+1 315 320 3808 contact@bestmusically.com

Have you ever heard of an acoustic phenomenon called phase cancellation? Unless you are a recording engineer you probably haven't heard about phase cancellation and are wondering what it has to do with playing guitar.

Essentially phase cancellation is like an audio 'black hole' or 'blind spot' where sound actually disappears, understanding how phase cancellation works can help you understand how to get the best sound from your group or recording project.

Here's a very simplified explanation of how it works on the guitar and then I'll give you some musical examples on how to avoid this problem, I certainly wish I knew this stuff when I started it would have saved me thousands of dollars and countless hours of frustrated guitar playing.

When two guitarist play the same chord in the exact same position on the guitar using the same chord voicing the resulting effect is similar to phase cancellation whereby the sound actually gets smaller! The result to the ears is a very thin and unnatural, hollow, sound.

Most guitarists are not aware of this issue, once you know what you are listen for you can spot the problem immediately. Anyone how has ever heard a room full of guitarists will know that twenty guitars are not necessarily better than one.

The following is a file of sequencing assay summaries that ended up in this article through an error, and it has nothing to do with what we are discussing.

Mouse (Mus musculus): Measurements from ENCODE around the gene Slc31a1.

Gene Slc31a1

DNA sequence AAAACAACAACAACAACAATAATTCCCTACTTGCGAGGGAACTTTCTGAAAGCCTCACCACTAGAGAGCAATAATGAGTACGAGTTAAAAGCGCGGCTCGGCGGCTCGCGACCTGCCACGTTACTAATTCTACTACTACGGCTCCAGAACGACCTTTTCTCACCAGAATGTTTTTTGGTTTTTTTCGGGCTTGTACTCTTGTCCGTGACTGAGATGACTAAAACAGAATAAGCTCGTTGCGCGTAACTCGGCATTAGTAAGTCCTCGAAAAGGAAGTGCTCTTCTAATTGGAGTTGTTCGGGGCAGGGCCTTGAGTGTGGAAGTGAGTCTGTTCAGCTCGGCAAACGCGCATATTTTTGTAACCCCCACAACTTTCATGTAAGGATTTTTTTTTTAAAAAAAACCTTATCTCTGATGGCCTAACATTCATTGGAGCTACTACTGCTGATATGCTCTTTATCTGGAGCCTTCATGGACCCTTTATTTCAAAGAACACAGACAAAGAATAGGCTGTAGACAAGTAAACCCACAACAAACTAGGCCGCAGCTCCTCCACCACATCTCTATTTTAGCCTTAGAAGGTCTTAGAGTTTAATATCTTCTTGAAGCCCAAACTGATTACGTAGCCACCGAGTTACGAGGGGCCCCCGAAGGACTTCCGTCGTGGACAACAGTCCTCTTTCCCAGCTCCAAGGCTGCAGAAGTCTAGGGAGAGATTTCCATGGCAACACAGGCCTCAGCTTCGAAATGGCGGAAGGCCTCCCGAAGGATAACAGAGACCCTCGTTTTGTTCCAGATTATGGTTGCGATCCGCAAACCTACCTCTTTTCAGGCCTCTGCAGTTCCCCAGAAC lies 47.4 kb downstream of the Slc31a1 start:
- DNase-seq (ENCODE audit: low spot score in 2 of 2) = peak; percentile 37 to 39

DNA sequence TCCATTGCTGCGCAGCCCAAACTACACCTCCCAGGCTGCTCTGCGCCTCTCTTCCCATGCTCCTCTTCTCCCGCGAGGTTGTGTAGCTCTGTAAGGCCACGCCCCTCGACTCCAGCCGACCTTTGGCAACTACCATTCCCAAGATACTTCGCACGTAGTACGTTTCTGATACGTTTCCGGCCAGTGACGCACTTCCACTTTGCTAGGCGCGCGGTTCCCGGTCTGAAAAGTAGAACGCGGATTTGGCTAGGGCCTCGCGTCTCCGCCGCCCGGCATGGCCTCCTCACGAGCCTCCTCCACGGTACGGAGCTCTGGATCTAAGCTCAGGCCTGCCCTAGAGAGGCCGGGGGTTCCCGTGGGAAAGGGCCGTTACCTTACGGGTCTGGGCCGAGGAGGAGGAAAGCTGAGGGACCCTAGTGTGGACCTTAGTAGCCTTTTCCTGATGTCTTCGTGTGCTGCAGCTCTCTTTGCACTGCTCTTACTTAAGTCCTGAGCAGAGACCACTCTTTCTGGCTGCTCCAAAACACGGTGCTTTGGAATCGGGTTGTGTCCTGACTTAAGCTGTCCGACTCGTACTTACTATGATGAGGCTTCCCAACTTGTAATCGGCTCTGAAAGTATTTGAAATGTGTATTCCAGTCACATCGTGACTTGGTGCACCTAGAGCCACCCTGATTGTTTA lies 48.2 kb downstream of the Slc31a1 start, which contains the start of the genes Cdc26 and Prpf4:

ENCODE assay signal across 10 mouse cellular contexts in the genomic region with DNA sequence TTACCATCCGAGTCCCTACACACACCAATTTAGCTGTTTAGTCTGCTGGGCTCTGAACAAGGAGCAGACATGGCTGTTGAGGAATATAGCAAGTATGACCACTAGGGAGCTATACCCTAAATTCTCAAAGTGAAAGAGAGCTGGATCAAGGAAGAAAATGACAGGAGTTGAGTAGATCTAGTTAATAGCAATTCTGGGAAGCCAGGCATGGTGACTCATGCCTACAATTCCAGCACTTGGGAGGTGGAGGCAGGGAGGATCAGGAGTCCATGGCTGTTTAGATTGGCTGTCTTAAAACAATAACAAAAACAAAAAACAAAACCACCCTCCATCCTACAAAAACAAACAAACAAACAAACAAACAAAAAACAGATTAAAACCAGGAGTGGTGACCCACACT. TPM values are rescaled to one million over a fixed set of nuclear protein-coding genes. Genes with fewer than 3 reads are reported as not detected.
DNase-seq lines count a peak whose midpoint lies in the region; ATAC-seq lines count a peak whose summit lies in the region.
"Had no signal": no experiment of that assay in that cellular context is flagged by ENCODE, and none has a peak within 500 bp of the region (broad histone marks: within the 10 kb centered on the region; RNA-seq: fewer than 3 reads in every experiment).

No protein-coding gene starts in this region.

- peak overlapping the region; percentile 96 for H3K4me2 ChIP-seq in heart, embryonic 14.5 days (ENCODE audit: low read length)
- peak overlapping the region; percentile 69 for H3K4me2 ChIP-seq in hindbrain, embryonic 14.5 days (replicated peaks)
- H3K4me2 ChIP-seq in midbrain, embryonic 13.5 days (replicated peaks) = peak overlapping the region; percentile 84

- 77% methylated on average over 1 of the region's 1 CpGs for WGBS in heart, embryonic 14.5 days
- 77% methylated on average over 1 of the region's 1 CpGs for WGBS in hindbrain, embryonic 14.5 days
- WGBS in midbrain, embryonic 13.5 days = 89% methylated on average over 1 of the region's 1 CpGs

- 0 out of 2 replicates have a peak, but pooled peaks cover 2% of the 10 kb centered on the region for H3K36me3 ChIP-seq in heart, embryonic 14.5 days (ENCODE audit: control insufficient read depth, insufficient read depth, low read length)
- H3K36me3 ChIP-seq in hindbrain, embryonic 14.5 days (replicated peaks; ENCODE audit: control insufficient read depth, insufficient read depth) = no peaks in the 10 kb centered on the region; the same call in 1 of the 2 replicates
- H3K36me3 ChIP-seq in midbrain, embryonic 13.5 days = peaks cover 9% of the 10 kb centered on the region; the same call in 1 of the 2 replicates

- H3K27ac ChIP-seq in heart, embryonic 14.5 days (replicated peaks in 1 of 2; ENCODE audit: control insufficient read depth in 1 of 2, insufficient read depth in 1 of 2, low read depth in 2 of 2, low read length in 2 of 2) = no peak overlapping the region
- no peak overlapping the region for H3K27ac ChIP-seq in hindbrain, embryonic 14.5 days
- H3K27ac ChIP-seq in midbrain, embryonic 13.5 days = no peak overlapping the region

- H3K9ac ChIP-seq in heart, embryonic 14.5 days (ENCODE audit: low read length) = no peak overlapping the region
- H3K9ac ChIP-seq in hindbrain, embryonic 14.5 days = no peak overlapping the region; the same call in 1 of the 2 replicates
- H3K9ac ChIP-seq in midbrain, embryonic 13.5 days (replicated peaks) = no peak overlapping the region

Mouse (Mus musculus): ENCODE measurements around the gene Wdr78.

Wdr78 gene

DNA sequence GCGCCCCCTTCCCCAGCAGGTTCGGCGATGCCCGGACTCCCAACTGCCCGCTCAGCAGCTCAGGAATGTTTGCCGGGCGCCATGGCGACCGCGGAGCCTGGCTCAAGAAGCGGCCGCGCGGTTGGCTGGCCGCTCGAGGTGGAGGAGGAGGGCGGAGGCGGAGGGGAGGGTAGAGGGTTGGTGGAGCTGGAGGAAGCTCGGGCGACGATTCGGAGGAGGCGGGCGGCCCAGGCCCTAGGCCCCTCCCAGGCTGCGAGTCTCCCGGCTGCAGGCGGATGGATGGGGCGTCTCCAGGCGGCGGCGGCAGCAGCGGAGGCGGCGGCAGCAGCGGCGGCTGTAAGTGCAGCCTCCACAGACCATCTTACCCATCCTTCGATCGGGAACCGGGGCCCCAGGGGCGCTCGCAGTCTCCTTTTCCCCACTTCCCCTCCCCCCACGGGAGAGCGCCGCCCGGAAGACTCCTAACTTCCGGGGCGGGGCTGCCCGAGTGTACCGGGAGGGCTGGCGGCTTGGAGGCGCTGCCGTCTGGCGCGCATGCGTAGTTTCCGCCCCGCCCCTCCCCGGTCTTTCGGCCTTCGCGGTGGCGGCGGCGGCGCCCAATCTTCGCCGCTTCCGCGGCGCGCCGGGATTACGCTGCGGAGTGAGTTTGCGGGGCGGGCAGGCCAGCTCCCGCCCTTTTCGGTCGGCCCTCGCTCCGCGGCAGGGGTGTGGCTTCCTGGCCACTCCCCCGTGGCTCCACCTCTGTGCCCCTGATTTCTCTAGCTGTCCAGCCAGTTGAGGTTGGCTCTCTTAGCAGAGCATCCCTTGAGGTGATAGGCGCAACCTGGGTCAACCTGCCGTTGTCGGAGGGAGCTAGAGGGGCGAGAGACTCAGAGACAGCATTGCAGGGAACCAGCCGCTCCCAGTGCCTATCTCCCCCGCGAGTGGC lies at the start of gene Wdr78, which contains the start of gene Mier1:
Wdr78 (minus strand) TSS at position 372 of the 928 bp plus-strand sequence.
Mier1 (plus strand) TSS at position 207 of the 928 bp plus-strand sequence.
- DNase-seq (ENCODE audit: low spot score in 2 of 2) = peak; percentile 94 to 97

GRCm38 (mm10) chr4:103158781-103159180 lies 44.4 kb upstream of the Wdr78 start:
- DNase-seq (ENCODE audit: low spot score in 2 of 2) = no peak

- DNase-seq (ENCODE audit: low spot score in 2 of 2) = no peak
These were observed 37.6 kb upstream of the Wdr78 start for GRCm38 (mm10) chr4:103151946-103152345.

I initially discovered the phase cancellation problem when I bought my first four track recorder, naturally I thought four tracks of guitar would be much better than one track … wrong!

At first I thought I was losing my hearing or certain frequencies in my hearing at least; long story short, I ending up solving my problem (or so I thought) by trading in my four track and buying an eight track recorder; unfortunately my musical problems where only more obvious … the sounds became smaller and thinner despite substantial amounts of electronic outboard effects and numerous additional guitar tracks.

In hindsight it's obvious that my lack of understanding of how basic acoustics principle work was the problem not lack of musical knowledge.

Here's some practical ideas for you to try:

The following Chord progression could be played a number of ways here are just some of the possible ways to create interesting, full guitar chords for group playing or recording projects.

Chord progression

E /// | A2 /// |

Guitar 1: E

E
-0-
-0-
-1.
-2-
-2-
-0-

Guitar 2: E

E
-0-
-0-
-9-
-9-
-7-
-0-

Guitar 1: A2

A2
-0-
-0-
-2-
-2-
-0-
-x-

Guitar 2: A2

A2
-0-
-0-
-9-
-7-
-0-
-x-

If you are using two guitars the idea is have each guitar play a chord voicing (chord shape) that is not too close to the other guitar.

In the examples above I have the two guitar playing shapes that are far apart you could use many other versions that have the guitars playing closer together for a tighter sound.



Source by Mike P Hayes

Share And Help!

shares